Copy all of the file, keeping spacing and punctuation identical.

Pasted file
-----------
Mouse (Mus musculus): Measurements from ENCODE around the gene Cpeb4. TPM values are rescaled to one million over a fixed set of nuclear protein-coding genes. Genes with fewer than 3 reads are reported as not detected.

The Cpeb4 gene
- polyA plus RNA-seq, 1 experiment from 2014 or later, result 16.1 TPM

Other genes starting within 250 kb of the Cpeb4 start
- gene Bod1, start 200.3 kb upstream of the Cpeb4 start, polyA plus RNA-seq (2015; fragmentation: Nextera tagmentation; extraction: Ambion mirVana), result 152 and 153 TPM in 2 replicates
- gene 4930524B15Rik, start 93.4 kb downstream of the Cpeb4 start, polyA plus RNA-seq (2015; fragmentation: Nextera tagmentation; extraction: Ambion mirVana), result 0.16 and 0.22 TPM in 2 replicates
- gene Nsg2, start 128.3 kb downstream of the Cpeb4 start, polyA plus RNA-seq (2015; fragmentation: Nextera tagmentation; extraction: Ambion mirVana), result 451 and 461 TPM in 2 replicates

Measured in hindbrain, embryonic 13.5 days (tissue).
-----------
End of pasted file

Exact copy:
Mouse (Mus musculus): Measurements from ENCODE around the gene Cpeb4. TPM values are rescaled to one million over a fixed set of nuclear protein-coding genes. Genes with fewer than 3 reads are reported as not detected.

The Cpeb4 gene
- polyA plus RNA-seq, 1 experiment from 2014 or later, result 16.1 TPM

Other genes starting within 250 kb of the Cpeb4 start
- gene Bod1, start 200.3 kb upstream of the Cpeb4 start, polyA plus RNA-seq (2015; fragmentation: Nextera tagmentation; extraction: Ambion mirVana), result 152 and 153 TPM in 2 replicates
- gene 4930524B15Rik, start 93.4 kb downstream of the Cpeb4 start, polyA plus RNA-seq (2015; fragmentation: Nextera tagmentation; extraction: Ambion mirVana), result 0.16 and 0.22 TPM in 2 replicates
- gene Nsg2, start 128.3 kb downstream of the Cpeb4 start, polyA plus RNA-seq (2015; fragmentation: Nextera tagmentation; extraction: Ambion mirVana), result 451 and 461 TPM in 2 replicates

Measured in hindbrain, embryonic 13.5 days (tissue).